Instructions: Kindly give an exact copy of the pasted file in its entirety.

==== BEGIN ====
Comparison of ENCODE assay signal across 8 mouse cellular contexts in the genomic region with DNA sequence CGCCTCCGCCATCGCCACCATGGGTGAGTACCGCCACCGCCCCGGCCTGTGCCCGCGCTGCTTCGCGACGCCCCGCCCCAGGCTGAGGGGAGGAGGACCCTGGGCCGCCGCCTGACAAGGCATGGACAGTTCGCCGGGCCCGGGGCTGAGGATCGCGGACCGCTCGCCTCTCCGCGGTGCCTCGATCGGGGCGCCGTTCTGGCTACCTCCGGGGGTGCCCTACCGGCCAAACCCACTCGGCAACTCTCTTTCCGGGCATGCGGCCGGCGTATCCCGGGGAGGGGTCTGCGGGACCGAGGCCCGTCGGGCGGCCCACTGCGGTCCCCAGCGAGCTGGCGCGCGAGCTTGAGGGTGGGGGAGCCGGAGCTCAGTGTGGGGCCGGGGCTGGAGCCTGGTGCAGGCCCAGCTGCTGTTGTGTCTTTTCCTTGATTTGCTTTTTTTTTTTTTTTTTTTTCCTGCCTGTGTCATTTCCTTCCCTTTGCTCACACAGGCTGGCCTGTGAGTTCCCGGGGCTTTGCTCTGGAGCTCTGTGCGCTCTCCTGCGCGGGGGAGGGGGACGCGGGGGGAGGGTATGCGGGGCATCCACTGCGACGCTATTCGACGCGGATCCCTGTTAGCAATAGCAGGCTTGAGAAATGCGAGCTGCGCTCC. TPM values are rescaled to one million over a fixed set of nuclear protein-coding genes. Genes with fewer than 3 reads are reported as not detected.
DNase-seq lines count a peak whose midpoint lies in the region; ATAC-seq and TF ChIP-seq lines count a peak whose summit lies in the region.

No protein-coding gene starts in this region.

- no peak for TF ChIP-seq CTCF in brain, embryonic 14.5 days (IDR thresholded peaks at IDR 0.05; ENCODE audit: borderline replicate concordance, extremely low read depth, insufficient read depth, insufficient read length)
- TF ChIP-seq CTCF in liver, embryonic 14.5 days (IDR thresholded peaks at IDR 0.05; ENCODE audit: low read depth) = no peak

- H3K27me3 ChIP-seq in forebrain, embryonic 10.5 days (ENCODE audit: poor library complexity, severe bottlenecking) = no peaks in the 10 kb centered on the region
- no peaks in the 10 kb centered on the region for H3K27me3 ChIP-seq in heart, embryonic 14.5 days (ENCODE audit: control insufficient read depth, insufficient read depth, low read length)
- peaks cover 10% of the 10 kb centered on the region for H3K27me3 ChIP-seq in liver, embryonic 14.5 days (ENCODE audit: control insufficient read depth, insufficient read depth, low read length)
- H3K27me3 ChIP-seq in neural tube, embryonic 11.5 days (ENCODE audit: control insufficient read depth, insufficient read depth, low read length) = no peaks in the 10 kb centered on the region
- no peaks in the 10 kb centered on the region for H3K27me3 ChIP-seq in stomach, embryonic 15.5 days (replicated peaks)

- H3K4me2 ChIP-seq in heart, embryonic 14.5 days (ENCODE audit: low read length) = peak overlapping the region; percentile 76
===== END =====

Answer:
Comparison of ENCODE assay signal across 8 mouse cellular contexts in the genomic region with DNA sequence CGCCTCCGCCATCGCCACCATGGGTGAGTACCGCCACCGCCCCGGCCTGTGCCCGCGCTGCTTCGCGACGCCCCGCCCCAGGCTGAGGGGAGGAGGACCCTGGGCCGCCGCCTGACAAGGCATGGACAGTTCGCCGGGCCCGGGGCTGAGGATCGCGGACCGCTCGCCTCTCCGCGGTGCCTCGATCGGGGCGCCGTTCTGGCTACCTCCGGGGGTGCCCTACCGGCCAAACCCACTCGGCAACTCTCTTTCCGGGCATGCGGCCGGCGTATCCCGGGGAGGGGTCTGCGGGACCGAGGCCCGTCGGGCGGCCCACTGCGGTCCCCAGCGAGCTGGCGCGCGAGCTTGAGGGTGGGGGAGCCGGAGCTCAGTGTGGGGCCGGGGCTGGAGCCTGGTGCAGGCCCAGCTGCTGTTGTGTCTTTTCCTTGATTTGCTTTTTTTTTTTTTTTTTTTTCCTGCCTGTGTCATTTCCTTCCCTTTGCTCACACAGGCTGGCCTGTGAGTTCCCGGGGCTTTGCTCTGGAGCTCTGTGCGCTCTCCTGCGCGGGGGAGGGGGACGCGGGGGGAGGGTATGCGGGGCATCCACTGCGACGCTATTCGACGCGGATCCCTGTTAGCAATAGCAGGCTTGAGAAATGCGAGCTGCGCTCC. TPM values are rescaled to one million over a fixed set of nuclear protein-coding genes. Genes with fewer than 3 reads are reported as not detected.
DNase-seq lines count a peak whose midpoint lies in the region; ATAC-seq and TF ChIP-seq lines count a peak whose summit lies in the region.

No protein-coding gene starts in this region.

- no peak for TF ChIP-seq CTCF in brain, embryonic 14.5 days (IDR thresholded peaks at IDR 0.05; ENCODE audit: borderline replicate concordance, extremely low read depth, insufficient read depth, insufficient read length)
- TF ChIP-seq CTCF in liver, embryonic 14.5 days (IDR thresholded peaks at IDR 0.05; ENCODE audit: low read depth) = no peak

- H3K27me3 ChIP-seq in forebrain, embryonic 10.5 days (ENCODE audit: poor library complexity, severe bottlenecking) = no peaks in the 10 kb centered on the region
- no peaks in the 10 kb centered on the region for H3K27me3 ChIP-seq in heart, embryonic 14.5 days (ENCODE audit: control insufficient read depth, insufficient read depth, low read length)
- peaks cover 10% of the 10 kb centered on the region for H3K27me3 ChIP-seq in liver, embryonic 14.5 days (ENCODE audit: control insufficient read depth, insufficient read depth, low read length)
- H3K27me3 ChIP-seq in neural tube, embryonic 11.5 days (ENCODE audit: control insufficient read depth, insufficient read depth, low read length) = no peaks in the 10 kb centered on the region
- no peaks in the 10 kb centered on the region for H3K27me3 ChIP-seq in stomach, embryonic 15.5 days (replicated peaks)

- H3K4me2 ChIP-seq in heart, embryonic 14.5 days (ENCODE audit: low read length) = peak overlapping the region; percentile 76